Productive Urban Landscapes

Research and practice around the CPUL design concept

People stand on hte ground level and on a suspension bridge in a green landscape.

Productive urban landscapes, Peru

Over the past 50 years, the city of Lima has undergone a process of rapid urbanisation that has seen millions of people migrating from rural areas to the capital. Widespread urbanisation has deprived the city of much of its natural land, crucial for both agriculture, the environment, and citizen’s wellbeing. This devastating effect is now reaching the natural valley of Lurin, located in the southern periphery of the city and characterised by a strong natural and historical patrimony.

Architect's section showing entire site.

Final site section.

Considering the fragility of the area as something that embodies not only destruction but also regeneration, our project assumes it as a relevant factor for innovation and the development of transformative architectural solutions that may reactivate the strong role that agri-culture has had throughout Peruvian history. The architecture spreads throughout the valley, setting up a strong dialogue with the land while keeping it untouched. The project consists of two layers: the Elevated Built Environment (‘Yachay’) and the Natural Environment (‘Inti-chakra’). The two layers maintain very different and independent languages that, however, dialogue with one another. A more linear language based on a 3-metre grid is introduced for the ‘Yachay’ whereas a more organic approach is implemented for the ‘Inti-chakra’.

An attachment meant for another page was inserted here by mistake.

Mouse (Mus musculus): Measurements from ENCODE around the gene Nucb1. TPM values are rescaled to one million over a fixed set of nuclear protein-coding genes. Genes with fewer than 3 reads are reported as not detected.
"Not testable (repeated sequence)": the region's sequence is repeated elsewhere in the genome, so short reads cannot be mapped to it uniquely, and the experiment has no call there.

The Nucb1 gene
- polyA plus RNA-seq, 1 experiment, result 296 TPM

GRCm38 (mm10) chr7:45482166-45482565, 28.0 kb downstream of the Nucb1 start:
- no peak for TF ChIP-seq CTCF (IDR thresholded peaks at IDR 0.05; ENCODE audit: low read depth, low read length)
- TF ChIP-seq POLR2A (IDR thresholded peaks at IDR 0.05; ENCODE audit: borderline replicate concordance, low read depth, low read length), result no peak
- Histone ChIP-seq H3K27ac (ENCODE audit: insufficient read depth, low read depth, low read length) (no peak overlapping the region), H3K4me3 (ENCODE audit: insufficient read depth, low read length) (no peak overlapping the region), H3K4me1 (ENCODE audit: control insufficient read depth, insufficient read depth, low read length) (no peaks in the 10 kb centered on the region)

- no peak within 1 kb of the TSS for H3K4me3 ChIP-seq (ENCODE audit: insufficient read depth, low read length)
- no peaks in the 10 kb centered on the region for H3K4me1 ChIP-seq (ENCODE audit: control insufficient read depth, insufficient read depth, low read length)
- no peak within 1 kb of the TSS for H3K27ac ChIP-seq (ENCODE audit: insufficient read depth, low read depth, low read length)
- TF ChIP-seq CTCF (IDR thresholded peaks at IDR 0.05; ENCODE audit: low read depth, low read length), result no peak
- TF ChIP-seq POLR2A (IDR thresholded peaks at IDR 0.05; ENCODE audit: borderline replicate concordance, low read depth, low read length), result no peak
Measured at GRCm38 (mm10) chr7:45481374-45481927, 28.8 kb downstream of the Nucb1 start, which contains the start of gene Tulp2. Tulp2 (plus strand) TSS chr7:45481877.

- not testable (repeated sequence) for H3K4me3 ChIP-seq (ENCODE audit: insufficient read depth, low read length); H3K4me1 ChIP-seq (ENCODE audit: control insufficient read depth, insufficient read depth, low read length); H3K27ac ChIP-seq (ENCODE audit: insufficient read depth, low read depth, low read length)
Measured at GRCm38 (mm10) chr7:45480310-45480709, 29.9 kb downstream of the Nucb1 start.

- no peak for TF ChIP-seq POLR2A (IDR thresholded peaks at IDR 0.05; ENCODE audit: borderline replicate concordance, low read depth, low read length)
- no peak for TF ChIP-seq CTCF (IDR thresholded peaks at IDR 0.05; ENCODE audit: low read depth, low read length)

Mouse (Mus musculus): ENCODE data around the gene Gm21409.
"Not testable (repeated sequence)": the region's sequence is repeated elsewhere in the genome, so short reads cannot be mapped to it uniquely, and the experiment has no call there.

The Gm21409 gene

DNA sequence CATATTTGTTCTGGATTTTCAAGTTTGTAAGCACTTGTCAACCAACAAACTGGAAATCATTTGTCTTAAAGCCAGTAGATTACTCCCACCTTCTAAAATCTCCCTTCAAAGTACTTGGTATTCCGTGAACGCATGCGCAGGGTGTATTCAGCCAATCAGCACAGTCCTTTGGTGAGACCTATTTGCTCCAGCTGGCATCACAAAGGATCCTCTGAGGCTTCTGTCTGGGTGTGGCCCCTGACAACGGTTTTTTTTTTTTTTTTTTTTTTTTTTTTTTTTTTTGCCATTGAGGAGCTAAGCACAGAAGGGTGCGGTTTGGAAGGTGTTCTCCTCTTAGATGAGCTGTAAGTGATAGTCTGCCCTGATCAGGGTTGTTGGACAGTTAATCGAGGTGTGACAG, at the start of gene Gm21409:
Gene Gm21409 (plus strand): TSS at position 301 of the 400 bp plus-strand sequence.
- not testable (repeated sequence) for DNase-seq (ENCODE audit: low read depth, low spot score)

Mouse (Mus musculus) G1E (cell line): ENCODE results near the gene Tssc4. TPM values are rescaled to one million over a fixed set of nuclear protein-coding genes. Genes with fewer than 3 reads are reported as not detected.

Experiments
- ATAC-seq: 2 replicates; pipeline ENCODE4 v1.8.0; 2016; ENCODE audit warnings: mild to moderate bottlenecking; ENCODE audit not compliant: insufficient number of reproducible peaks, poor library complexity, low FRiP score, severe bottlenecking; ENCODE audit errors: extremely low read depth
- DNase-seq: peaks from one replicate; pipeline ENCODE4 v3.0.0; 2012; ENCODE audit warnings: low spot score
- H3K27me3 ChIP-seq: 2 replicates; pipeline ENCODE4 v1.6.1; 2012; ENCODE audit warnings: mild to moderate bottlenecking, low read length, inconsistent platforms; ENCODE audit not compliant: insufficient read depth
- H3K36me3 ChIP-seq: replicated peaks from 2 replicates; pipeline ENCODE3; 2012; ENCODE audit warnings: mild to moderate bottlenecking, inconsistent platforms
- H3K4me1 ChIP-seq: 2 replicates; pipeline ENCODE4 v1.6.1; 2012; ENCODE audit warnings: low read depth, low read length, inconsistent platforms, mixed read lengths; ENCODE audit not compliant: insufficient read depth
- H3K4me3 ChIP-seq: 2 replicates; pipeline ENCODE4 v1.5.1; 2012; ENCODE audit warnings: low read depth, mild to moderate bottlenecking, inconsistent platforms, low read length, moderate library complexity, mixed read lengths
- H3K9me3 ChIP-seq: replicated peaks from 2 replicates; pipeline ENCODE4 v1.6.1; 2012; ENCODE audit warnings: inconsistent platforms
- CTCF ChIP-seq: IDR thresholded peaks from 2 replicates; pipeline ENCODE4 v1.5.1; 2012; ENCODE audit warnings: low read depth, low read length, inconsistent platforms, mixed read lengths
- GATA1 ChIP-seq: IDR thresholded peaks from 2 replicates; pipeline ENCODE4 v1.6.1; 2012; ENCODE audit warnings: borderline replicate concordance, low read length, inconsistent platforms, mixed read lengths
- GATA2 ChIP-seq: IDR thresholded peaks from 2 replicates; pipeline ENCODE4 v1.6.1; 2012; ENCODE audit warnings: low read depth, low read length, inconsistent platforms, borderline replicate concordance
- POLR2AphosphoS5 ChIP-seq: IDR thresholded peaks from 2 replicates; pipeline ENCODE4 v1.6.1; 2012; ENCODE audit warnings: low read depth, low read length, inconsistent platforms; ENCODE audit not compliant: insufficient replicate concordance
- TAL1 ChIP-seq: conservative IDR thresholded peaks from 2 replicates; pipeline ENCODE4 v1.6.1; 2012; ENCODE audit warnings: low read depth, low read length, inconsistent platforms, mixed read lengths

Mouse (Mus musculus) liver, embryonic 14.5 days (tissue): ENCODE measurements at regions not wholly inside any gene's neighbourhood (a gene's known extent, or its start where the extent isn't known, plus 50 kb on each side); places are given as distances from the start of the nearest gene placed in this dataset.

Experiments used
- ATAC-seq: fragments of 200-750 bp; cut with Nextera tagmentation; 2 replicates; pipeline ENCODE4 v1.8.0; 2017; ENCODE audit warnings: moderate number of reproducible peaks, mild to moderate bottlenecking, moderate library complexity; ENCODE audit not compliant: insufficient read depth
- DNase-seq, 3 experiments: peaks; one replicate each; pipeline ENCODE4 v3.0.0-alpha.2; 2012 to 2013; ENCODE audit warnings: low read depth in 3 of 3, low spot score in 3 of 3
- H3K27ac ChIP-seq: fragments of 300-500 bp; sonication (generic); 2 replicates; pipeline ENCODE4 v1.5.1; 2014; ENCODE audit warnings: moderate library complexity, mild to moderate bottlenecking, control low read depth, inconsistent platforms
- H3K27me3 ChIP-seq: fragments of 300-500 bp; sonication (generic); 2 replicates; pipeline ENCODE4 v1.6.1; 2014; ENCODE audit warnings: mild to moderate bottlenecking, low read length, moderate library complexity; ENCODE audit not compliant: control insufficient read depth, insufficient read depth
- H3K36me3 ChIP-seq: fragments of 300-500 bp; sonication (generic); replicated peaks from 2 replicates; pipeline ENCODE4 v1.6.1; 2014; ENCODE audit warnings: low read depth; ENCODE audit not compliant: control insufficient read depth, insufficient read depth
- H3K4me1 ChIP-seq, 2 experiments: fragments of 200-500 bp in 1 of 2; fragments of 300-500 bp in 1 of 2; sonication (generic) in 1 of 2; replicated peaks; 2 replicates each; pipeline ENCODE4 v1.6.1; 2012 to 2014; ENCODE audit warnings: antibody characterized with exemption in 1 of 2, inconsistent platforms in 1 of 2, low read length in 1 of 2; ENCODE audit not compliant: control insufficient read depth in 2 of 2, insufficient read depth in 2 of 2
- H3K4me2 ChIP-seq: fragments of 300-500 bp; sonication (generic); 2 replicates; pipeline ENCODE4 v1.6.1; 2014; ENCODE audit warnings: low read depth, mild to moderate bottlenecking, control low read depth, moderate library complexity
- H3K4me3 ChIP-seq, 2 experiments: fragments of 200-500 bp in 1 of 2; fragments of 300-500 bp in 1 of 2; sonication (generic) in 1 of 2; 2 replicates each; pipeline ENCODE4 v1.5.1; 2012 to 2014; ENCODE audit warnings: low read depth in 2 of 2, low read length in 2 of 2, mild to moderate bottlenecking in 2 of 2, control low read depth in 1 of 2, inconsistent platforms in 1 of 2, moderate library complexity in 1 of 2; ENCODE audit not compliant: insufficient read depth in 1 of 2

The central core depicted in a drawing by the architects.

The central core.

Another central idea of the project is the introduction of three separate yet co-dependent buildings with complementary functions that create a circular system related to food education, production and consumption. The Education Building is dedicated to setting up opportunities for visitors to learn about the importance of local food, preserving and enriching the land, managing waste and purifying water. The Production building consists of 4 small labs, dedicated to producing artisanal products such as chocolate, chicha or natural fabric dyes using the local crops cultivated in the landscape. Finally, the Consumption building is a farm-to-table restaurant where the local produce will be consumed, and local products will be displayed. The three elevated buildings function in relation to one another and the natural layer below. In so doing, they create a new centrality in the city; a recreational district that involves an educational component about the agricultural heritage of the area.

A building is elevated and connected to other areas through elevated walkways. People are seen on the elevated levels and in the fields below.

The education building.

Growing out of a desire to preserve the fertile land of the Lurin valley, the project inserts itself as a protective buffer zone along the Antigua Panamericana. However, it does not limit itself to this margin but spreads out in strong dialogue with the landscape. Its ambition is not to maximize the productiveness and thus economic value of the land, but to create a consciousness that gives it a more cultural value. The experience is at the core of the project, creating awareness about the value of this fertile valley in the local community and daily visitors.


+++ guest page by architects Alkisti Volonasis and Romila Strub +++

Lima 4.0: Territorial fragility as an agent of agricultural innovation
Alkisti Volonasis and Romila Faye Strub,
Masters’ Thesis at Politecnico di Milano’s MSc in Architecture

For more information on Lima 4.0 see this our news post.

Image: Elevated light-weight bridges allow for flowing agricultural landscape and unhindered production as well for unexpected views.


Back to previous page Related information and design projects

Print Friendly, PDF & Email
* architecture* building-integrated agriculture* landscape* urban agriculturePeru

Jasmine Cook • 1st May 2017

Previous Post

Next Post

Leave a Reply

Your email address will not be published / Required fields are marked *